'53: bloodied by wind, rain, bayonet

By: John Young, Waco Tribune-Herald

We read about what a tornado can do — how it can pile-drive a shaft of straw into a telephone pole, how it can pick up a cow and drop it in another county.

But consider this: The worst storm in Waco history deposited one its many injured all the way up in the Dallas suburb of McKinney — where he was treated for a bayonet wound.

Fifty-five years later, Eugene Reeves doesn't remember the man's name, only his story and treating his wound.

The man's injuries weren't serious within the hell wrought downtown that day, May 11, 1953.

Indeed, he was lucky to be alive. One hundred and fourteen people that day were not so lucky. He was among 597 people reported injured. Then again, he may have been 598, for he didn't hang around to be counted. Eventually you will understand why.

A traveling salesman from the Dallas area, the man was in his hotel room in downtown Waco that afternoon tending to his books. His business was to provide clients in the region with prescription drugs.

Eventually he had to turn the light on in his room. A menacing front had turned the sky into ink.

Then it started acting out. The storm started to rattle the building. As it grew more fierce and alarming, he crawled under the bed in his third-floor, top-floor room. Then rain was pouring in. The roof was gone.

When the storm finally passed, he crawled out to see that two corner walls were gone as well. Below: untold devastation. He stayed there for a long time — ‚•©minutes turning into hours. At first he yelled for help, maybe from a fire truck. Finally, after waiting and waiting, and realizing how many others were yelling and moaning in mortal pain, he realized others needed help far worse.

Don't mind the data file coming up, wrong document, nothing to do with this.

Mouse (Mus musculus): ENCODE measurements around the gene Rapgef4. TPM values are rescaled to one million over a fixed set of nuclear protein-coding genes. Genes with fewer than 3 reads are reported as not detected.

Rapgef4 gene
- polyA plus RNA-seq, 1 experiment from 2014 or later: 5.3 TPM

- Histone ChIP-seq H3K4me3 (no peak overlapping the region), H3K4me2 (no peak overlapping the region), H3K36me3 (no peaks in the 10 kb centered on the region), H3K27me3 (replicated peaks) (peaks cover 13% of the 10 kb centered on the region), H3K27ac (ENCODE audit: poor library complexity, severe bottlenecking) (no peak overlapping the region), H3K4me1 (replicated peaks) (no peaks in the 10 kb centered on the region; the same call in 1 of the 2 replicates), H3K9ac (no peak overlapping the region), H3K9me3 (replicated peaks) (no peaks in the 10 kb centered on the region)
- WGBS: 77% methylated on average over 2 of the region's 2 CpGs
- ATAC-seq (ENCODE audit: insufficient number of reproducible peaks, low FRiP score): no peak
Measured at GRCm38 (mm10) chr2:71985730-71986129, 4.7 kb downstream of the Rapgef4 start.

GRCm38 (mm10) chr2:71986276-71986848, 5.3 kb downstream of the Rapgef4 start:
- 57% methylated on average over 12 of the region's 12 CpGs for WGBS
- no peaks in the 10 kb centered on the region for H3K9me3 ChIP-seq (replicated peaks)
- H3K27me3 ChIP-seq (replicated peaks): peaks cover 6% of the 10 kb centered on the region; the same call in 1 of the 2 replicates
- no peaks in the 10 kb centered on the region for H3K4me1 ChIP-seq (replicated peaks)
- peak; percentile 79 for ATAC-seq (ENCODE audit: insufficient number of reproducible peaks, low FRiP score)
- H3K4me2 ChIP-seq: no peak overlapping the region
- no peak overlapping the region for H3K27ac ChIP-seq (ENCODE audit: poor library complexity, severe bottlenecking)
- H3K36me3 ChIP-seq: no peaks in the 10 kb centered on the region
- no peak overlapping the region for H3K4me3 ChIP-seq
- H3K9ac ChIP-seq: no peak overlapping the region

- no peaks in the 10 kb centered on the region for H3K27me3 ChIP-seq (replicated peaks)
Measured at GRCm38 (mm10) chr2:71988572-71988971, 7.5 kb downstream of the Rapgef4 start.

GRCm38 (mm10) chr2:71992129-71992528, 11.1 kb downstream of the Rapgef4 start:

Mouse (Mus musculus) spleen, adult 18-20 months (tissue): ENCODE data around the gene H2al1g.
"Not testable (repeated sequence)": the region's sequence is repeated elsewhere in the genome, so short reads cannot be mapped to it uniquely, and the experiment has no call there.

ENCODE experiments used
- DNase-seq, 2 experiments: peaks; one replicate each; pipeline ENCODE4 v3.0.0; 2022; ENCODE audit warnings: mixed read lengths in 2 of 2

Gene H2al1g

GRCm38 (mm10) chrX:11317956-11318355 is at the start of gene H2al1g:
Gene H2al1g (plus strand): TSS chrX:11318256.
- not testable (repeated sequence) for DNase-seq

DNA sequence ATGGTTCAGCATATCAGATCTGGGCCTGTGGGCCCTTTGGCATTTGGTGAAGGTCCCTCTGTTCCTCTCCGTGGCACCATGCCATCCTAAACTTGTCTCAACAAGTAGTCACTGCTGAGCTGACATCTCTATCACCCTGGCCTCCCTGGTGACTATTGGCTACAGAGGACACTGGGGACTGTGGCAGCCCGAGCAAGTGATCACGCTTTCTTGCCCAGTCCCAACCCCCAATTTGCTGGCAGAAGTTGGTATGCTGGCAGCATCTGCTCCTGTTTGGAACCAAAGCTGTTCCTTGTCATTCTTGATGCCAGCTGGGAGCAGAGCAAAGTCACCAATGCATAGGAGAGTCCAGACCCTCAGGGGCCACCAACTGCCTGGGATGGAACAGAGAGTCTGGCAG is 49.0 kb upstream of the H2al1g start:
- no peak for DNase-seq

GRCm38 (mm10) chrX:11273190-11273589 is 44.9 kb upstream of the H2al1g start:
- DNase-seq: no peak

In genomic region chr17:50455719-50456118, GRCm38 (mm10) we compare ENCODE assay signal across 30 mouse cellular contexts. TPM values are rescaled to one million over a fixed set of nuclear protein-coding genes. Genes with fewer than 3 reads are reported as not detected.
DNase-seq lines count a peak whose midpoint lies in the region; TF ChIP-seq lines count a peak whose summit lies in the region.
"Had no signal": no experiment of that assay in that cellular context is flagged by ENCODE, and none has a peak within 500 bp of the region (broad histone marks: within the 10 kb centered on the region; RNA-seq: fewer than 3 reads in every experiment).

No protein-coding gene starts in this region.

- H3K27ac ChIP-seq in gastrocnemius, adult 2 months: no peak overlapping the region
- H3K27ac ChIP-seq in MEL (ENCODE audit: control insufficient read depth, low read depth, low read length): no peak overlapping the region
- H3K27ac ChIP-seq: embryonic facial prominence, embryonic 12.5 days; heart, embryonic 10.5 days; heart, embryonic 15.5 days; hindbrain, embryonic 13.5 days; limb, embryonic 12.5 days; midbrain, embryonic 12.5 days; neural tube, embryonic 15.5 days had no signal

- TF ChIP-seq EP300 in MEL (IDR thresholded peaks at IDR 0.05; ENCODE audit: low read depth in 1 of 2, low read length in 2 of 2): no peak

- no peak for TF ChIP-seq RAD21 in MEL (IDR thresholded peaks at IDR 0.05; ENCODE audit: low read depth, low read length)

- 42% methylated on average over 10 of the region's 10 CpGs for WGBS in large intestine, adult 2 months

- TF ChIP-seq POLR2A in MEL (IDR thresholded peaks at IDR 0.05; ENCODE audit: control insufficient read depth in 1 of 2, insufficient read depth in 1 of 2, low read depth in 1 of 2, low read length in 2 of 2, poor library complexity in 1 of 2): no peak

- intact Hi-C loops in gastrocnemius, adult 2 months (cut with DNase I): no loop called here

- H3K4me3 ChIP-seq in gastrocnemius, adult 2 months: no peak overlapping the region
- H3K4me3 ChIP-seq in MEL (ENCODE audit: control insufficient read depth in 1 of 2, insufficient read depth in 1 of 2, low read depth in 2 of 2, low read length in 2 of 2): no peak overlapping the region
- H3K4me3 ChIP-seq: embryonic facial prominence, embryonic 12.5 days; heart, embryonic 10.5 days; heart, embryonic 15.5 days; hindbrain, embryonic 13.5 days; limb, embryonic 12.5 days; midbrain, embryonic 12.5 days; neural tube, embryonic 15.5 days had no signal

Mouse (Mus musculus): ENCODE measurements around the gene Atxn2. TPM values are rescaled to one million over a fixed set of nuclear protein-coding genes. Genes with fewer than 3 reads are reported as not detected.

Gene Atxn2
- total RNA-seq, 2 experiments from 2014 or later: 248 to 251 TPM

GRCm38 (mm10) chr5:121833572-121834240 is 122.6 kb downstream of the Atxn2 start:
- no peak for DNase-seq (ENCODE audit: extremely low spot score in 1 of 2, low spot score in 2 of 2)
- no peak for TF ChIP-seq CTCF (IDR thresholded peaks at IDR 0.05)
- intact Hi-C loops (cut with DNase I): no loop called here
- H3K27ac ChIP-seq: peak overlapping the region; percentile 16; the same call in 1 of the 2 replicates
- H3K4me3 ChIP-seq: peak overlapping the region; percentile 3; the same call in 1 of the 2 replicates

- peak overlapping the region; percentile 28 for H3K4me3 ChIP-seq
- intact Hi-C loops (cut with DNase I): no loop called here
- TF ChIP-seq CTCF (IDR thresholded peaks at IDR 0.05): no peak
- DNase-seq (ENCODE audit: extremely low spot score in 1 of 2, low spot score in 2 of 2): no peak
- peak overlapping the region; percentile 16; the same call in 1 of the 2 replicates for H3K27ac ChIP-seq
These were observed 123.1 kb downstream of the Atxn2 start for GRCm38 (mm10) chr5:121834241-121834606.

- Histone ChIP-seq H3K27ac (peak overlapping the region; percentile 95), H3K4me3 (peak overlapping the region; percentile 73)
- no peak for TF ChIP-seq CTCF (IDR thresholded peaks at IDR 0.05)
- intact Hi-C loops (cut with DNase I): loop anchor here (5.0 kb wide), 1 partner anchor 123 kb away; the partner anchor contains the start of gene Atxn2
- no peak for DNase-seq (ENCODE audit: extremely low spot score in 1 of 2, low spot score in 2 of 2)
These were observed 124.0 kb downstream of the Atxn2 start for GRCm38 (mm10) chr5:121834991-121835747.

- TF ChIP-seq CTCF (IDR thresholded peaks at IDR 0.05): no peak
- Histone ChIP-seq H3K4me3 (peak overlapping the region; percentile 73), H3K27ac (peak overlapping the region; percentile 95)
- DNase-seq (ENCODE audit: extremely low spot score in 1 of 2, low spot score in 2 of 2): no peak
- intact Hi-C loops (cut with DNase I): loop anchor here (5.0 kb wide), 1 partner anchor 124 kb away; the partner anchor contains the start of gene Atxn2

The stairway was gone. Below was a river of debris. He gauged the slope of the collapsed plywood and sheetrock below him and decided to negotiate his way down to the street using his mattress as a sled.

By this time, the city was one giant triage and recovery center. He stumbled down Franklin Avenue, his business records and belongings left behind. He tried to take a short-cut through some quarantined property. Suddenly, a National Guardsman confronted him.

He was startled into speechlessness, then, as the military man poked him in the chest with his bayonet. He wanted no part of any confrontation. He wanted a bus out of here.

He made his way to the Greyhound station on Sixth Street. Miraculously, the buses were still running. He took the bus to Dallas. That night, for treatment, he went to the Veterans Administration hospital in McKinney, where Eugene Reeves was an aide.

The wound was superficial. "Just a little hole in his sternum," said Reeves, who said he felt more concern that moment about what the man had left behind in Waco.

Reeves tried to get him to contact the Red Cross or someone to retrieve his money box and all of his records.

"That's the last thing on my mind," Reeves said. "I've got to get my nerves straightened out."

The man thanked Reeves for his care and disappeared into the calm North Texas night.

"That was the last I heard of him," said Reeves, who moved to Waco to work at its VA hospital after McKinney's closed in 1965.

Reeves still wonders if the man ever got his records back and if he lost his money box.

Regardless, the man did have what at least 165 families in this town did not that night — a home to which he could return. That's how many residences were destroyed. Much is said of how downtown was devastated. Less is said of families left homeless.

Yes, the traveling salesman was a lucky man. But like so many who survived, he was a wounded man.

The flesh wound? It was, said Reeves, "one injury the tornado didn't inflict."

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